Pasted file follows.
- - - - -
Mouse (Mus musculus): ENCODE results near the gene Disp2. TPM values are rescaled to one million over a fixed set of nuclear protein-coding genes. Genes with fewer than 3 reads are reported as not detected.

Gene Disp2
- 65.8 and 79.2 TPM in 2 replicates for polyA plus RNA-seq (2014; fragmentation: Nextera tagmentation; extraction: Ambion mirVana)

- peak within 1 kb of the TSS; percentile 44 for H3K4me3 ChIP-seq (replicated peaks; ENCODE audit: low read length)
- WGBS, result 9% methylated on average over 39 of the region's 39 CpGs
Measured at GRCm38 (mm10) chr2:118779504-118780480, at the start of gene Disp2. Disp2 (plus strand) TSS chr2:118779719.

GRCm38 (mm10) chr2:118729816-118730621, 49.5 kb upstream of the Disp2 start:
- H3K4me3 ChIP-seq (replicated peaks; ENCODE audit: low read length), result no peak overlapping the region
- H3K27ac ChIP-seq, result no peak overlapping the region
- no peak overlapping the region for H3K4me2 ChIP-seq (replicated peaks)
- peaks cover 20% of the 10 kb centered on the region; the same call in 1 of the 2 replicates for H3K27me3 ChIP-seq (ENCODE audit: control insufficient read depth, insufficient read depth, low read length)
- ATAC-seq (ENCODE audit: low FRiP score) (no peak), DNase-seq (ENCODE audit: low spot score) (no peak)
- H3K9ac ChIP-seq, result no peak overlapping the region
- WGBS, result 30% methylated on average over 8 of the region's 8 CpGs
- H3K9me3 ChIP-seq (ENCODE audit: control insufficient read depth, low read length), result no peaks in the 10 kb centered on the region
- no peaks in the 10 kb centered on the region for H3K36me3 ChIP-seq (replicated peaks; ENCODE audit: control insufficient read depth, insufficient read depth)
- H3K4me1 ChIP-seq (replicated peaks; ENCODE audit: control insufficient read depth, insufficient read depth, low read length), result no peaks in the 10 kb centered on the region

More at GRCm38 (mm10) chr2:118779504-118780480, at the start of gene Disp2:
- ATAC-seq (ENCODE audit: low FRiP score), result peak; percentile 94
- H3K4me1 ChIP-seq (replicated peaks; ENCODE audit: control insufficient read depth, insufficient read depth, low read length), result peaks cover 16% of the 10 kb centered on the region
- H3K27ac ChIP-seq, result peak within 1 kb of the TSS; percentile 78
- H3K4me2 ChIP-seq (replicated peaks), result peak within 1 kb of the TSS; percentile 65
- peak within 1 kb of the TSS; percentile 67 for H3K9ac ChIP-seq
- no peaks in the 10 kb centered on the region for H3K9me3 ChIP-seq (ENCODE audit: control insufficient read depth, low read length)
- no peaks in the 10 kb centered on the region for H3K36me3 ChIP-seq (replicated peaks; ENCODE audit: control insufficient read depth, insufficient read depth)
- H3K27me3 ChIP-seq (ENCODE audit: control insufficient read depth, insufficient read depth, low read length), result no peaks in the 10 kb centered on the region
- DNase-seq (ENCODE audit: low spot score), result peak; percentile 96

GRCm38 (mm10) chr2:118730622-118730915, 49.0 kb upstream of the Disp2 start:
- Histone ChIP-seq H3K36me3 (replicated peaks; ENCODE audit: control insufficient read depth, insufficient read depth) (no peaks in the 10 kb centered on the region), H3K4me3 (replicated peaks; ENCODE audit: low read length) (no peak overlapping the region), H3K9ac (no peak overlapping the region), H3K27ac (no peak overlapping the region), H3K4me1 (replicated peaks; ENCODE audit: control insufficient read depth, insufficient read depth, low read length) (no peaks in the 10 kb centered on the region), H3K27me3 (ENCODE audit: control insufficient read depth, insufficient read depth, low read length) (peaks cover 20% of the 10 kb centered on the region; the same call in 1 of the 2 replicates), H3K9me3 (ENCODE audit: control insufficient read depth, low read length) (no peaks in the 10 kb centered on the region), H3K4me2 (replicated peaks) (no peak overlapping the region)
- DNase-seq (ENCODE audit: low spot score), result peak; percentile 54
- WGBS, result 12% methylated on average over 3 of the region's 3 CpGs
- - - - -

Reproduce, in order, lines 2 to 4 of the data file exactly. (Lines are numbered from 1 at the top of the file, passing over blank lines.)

Gene Disp2
- 65.8 and 79.2 TPM in 2 replicates for polyA plus RNA-seq (2014; fragmentation: Nextera tagmentation; extraction: Ambion mirVana)

- peak within 1 kb of the TSS; percentile 44 for H3K4me3 ChIP-seq (replicated peaks; ENCODE audit: low read length)